Egyptian Look At Death

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There is an old adage that says, "After I am dead, I would have people ask why I have no monument, rather than why I have one." For the Egyptians, there is no such thing. The very ideal of Egyptian life was to attain immortality: physical immortality in the afterlife. This greatest of desires is known to the world today because of the art and literature the ancient Egyptian people left long after the demise of their last pharaoh. It is evident in their pyramids, their murals, and the artifacts left as evidence of their culture and their beliefs.

"Life is the childhood of our immortality." The ancient Egyptians loved life. This is evident in the murals they left on pyramid walls and in shrines throughout their land. Everyday, mundane tasks are portrayed in these lifelike paintings. The occupant of the pyramid would be portrayed eating his favorite foods, working at their job, or playing at their favorite pastime.

It was believed that these paintings would come to life in the afterlife, and remind the soul of what it loved to do. The afterlife was simply a more blissful continuation of life here. Who would not want to live forever? The pyramids are also a prime example of the way in which the Egyptians viewed death. The pyramids were reserved for great people of the times, be it pharaohs, their families, scribes, and advisors. The pyramid's triangular shape was a shrine directed upward, pointing toward the Gods and bringing the occupant closer to them. Within the tomb was a magnificent burial chamber in which was placed, other than the sarcophagus, everything the deceased would need to live a comfortable life in the afterworld. Supplied were the tools of his trade, gold, his amusements, slaves to do his bidding, and even little dolls made in his likeness. These dolls were not simply art, but fill-ins. If, in the afterlife, the soul was called upon to do work, one of the dolls would stand up and take its place. All that was left for the soul to do was play and have fun, enjoying the afterlife as in the finer moments of life.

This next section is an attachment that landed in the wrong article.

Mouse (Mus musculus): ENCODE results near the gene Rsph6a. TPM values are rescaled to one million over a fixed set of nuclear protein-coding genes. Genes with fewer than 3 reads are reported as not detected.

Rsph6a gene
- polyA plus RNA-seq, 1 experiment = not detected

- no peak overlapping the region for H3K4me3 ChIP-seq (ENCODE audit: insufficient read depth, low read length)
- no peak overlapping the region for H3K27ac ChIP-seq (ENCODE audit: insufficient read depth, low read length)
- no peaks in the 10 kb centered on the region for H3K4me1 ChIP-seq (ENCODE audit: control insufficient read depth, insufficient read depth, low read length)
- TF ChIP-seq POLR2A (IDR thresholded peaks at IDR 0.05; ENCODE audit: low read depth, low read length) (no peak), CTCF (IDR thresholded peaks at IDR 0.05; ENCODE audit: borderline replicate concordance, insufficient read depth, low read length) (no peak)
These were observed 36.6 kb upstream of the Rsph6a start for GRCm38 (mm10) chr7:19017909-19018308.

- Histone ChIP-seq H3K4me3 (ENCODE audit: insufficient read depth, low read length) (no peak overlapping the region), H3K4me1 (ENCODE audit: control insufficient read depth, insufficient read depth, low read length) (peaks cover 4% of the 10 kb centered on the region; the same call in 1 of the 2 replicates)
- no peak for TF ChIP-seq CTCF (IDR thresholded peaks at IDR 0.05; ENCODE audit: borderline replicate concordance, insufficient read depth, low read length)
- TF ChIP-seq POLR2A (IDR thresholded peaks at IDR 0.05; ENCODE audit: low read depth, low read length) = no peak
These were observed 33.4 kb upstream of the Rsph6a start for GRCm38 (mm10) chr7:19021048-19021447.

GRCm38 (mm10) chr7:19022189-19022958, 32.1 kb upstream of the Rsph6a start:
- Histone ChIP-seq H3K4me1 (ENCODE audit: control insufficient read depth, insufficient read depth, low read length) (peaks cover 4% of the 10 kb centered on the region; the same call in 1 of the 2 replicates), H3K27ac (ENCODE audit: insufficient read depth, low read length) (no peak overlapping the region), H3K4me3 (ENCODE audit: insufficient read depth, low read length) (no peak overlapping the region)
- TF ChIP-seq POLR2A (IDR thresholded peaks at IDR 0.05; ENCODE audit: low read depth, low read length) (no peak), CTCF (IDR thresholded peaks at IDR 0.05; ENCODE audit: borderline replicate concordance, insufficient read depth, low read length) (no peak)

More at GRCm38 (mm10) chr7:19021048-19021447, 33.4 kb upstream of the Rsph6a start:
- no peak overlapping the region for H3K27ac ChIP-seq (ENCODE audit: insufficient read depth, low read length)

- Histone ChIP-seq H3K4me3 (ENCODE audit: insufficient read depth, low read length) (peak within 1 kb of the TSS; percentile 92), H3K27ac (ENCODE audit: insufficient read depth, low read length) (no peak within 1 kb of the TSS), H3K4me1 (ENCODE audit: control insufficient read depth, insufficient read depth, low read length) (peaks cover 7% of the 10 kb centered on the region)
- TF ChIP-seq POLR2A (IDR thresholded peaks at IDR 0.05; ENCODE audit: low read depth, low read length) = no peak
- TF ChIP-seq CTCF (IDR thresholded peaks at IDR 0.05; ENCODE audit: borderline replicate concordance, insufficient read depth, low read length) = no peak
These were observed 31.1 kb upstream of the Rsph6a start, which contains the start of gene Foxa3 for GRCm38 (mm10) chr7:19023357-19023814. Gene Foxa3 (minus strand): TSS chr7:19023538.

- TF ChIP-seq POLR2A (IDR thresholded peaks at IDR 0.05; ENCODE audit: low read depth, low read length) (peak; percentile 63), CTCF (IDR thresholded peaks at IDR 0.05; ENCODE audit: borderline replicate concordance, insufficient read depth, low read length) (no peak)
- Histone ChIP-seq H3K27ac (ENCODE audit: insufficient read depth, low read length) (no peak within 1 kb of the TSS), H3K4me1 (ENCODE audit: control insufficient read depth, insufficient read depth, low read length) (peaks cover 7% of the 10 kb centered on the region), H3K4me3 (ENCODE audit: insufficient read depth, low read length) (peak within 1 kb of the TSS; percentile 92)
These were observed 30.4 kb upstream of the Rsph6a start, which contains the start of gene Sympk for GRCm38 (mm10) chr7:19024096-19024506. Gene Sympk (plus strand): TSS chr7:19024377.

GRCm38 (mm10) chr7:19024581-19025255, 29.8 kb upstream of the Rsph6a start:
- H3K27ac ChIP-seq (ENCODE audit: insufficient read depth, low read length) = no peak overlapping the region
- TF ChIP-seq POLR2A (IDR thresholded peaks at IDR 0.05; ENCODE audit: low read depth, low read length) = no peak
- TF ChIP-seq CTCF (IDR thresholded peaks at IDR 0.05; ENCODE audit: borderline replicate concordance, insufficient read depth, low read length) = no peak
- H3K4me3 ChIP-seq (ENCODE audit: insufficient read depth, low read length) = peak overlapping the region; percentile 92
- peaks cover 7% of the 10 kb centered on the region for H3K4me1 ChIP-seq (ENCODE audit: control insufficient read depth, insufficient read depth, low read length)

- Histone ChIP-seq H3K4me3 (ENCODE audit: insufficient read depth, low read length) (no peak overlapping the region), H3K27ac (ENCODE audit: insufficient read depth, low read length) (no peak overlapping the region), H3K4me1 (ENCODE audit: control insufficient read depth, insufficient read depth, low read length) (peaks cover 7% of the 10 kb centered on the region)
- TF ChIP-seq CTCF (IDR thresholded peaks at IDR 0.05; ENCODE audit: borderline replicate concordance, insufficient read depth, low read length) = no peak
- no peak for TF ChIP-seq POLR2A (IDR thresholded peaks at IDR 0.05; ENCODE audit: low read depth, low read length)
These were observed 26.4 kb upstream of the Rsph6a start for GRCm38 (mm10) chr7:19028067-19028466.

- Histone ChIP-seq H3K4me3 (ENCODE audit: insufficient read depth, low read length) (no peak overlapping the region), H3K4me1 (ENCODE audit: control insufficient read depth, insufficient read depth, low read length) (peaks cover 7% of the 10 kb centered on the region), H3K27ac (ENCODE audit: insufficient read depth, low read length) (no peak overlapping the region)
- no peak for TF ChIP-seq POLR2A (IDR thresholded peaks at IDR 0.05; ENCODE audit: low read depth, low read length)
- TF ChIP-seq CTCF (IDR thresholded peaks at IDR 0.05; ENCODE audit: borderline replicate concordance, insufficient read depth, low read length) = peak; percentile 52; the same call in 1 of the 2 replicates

Of course, no one really feels like that in modern day society. There was never anyone who searched for the Fountain of Youth, or any person that has attempted to find pills and cures to slow aging. And of course, there has never been an attempt to make an exact living, breathing, likeness of oneself (called a clone). Even in today's religious beliefs, it is believed that one's soul will go on to an afterlife, be it heaven or hell, based on one's actions in life. There seems to be a common thread in this quest for immortality throughout antiquity. In all cultures, and especially in modern society, there is almost a fear about death. Some wonder what will come after, and so they search for physical immortality. Although the ancient Egyptians did not seem to fear death, they too sought immortality. They would live on in the afterlife. Today, society searches for a way to live on physically. And for the adherents to various religions, everyone has a belief that they will go on to some eternal place, and they prepare their soul in life, for the journey they will live out after death.

"I don't want to achieve immortality through my work. I want to achieve immortality by living forever." This seems to be the prevalent attitude toward death in any culture, be it ancient Egyptian or today's modern society. Personally, I do not fear death. My own personal beliefs have no set pattern or structure that will aid me in understanding death anymore than any other person before me. I live by my own set of morals, as what I perceive of as a good person. What comes next is not a question I ask myself, but honestly, I don't seek immortality physically. My immortality, I hope, shall be because I made a difference in this world, and changed it for the better. I need no shrine, just a memory.

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